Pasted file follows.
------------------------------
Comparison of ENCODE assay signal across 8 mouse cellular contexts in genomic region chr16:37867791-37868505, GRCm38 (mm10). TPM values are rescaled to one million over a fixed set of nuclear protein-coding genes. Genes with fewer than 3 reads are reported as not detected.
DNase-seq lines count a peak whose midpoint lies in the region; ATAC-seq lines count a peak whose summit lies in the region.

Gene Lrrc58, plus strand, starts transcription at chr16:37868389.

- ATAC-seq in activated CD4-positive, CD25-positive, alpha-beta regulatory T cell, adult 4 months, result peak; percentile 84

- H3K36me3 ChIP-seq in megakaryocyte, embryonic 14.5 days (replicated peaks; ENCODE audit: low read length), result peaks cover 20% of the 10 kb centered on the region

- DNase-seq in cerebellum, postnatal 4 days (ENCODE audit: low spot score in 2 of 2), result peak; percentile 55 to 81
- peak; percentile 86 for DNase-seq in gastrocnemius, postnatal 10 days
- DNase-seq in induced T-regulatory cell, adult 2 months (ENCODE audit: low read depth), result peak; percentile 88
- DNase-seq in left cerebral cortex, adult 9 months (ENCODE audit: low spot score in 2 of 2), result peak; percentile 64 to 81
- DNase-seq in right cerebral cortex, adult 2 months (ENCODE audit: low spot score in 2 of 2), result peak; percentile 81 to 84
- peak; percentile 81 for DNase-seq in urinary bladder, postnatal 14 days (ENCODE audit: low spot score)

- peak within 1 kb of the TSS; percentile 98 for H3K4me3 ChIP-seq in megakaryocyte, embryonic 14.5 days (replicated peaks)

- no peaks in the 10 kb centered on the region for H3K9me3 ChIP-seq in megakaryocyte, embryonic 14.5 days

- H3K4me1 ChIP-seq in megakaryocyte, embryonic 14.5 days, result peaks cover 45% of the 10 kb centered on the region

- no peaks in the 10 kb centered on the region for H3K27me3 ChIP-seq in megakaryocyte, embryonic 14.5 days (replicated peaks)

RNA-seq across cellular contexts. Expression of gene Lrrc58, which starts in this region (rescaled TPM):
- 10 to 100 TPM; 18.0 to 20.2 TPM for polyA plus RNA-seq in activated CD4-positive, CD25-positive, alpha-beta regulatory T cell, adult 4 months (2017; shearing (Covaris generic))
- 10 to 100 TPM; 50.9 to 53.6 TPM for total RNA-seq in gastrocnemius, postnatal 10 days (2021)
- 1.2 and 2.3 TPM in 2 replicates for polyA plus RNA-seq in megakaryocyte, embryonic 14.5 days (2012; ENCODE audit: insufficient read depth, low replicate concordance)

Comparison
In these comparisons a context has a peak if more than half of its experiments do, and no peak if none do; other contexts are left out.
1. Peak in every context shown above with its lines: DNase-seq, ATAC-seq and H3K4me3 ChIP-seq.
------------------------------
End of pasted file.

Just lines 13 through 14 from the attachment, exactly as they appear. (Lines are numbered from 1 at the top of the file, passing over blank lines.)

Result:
- no peaks in the 10 kb centered on the region for H3K9me3 ChIP-seq in megakaryocyte, embryonic 14.5 days

- H3K4me1 ChIP-seq in megakaryocyte, embryonic 14.5 days, result peaks cover 45% of the 10 kb centered on the region